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Speak Out Against Cruelty to Wolves

photo credit: Earth Island Journal

This graphic picture shows a beautiful black wolf caught in a leg-hold trap, surrounded by blood soaked snow, wounded and still alive.  In front smiling is US Forest Service employee Josh Bransford, from the Nez Perce National Forest in Idaho.  The trap was set near a road on Friday, March 16.  By the time he arrived on Sunday, several men had already taken shots at the ensnared wolf.  He posted pictures online and boasted about how the big 100-pound male wolf would make a good wall hanger.

In April 2011 the US Congress passed a rider in an appropriations bill removing gray wolves in the Northern Rockies from the Endangered Species list.  This is the first time an animal has ever been removed from the list by Congress strictly for political rather than scientific reasons. Although conservation groups led by the Center for Biological Diversity (CBD) filed suit in the Ninth Circuit Court of Appeals claiming that the delisting was an unconstitutional infringement by Congress, the court rejected their arguments.

Montana and Idaho have killed 534 wolves out of an estimated 1150 in those states, eliminating nearly half of the population in less than a year.  Over 100 wolves have been murdered in traps and snares while the others were shot.  Wolf tags sell for less than 20 dollars and over 53,000 have been sold. Tags for other big game animals such as deer, bear and elk cost hundreds of dollars. The Idaho hunting season for wolves is not over yet, in fact, some areas will be open through denning and pupping season.  Both states plan to increase hunting in 2012-1213, while hunting groups and states discuss ways to allow private donations for wolf bounties.  Wyoming is working on removing the wolf from the Endangered Species list, which will allow hunting.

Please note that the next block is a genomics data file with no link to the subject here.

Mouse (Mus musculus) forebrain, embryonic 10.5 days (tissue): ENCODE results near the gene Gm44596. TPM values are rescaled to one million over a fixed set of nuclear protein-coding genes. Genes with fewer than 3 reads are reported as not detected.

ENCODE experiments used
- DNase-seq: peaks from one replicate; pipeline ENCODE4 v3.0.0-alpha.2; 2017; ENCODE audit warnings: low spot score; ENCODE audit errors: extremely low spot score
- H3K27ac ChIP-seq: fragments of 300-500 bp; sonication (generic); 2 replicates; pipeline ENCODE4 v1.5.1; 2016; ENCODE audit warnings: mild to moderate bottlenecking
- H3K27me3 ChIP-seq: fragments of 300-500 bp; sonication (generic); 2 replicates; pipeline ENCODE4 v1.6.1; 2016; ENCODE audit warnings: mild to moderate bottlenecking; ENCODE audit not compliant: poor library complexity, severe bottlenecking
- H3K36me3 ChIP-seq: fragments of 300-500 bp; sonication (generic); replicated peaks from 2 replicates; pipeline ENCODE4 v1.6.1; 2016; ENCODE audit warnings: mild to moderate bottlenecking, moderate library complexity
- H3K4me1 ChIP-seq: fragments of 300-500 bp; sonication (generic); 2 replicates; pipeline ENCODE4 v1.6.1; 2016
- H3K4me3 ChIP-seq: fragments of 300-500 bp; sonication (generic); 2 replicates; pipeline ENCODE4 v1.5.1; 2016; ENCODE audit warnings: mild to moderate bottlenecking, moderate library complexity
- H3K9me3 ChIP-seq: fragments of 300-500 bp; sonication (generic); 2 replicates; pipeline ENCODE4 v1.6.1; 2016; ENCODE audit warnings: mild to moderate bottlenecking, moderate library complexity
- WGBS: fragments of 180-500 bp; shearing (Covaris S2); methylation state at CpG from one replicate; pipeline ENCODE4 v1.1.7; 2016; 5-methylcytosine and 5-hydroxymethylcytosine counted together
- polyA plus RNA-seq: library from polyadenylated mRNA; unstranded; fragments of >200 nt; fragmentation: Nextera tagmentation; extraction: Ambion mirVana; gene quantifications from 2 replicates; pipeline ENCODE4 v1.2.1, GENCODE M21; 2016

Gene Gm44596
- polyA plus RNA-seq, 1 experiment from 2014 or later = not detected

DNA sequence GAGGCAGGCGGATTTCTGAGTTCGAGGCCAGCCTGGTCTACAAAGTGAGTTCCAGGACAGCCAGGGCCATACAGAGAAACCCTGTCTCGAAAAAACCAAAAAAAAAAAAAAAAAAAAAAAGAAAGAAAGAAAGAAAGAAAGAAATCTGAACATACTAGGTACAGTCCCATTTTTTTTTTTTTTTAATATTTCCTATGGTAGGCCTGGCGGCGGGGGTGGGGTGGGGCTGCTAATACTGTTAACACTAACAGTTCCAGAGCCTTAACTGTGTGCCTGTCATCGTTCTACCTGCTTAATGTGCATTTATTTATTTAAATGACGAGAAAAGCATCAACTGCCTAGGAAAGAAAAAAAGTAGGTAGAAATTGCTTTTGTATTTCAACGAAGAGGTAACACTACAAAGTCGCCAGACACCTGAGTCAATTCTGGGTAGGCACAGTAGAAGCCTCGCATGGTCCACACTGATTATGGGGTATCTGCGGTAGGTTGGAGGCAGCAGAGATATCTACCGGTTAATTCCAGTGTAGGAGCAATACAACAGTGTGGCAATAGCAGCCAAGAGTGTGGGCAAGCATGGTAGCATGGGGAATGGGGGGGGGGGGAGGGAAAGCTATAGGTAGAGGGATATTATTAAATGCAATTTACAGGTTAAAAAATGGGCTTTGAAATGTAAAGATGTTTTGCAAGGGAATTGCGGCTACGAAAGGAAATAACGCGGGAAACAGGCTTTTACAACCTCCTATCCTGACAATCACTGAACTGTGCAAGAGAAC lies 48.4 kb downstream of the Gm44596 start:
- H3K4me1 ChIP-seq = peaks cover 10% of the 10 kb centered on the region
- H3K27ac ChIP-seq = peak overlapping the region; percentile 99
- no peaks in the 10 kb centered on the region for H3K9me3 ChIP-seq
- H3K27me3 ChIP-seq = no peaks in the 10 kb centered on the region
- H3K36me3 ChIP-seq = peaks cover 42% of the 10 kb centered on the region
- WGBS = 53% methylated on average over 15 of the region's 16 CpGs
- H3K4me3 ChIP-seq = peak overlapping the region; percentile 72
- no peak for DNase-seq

photo credit: Earth Island Journal

According to the US Fish and Wildlife Service Northern Rocky Mountain (NRM) 2011 Wolf Recovery Update, wolf recovery in the NRM between 1974, when wolves became listed, through 2011 cost taxpayers $43,351,000.  After spending so much time and money on wolf recovery, it is hard to understand the unfounded hatred some people have toward this iconic animal. Once nearly extinct, we have an ethical obligation to restore this species.  Wolves shape and balance prey populations, they are a natural part of our ecosystems.  Despite popular myth, wolves take less than 1% of the thousands of livestock on public and private lands.

This year, California saw its first recorded wolf since 1924.  With the Center for Biological Diversity, EPIC has recently petitioned the California Fish and Game Commission to list the gray wolf under the California Endangered Species Act.  Scientists believe that wolves will make their way back to California and that our national forests in the Klamath Siskiyou bioregion contain enough habitat and prey species to support wolves.

While working to gain protection in California, we are appalled by the unethical and inhumane treatment that has been inflicted on wolves in Idaho, Montana and Alaska.  Please let the USFS know that this type of brutal, ugly and cruel torture to animals should not be allowed to continue in our national forests. It is shameful that USFS employees boast about and commit such heinous actions on innocent animals.


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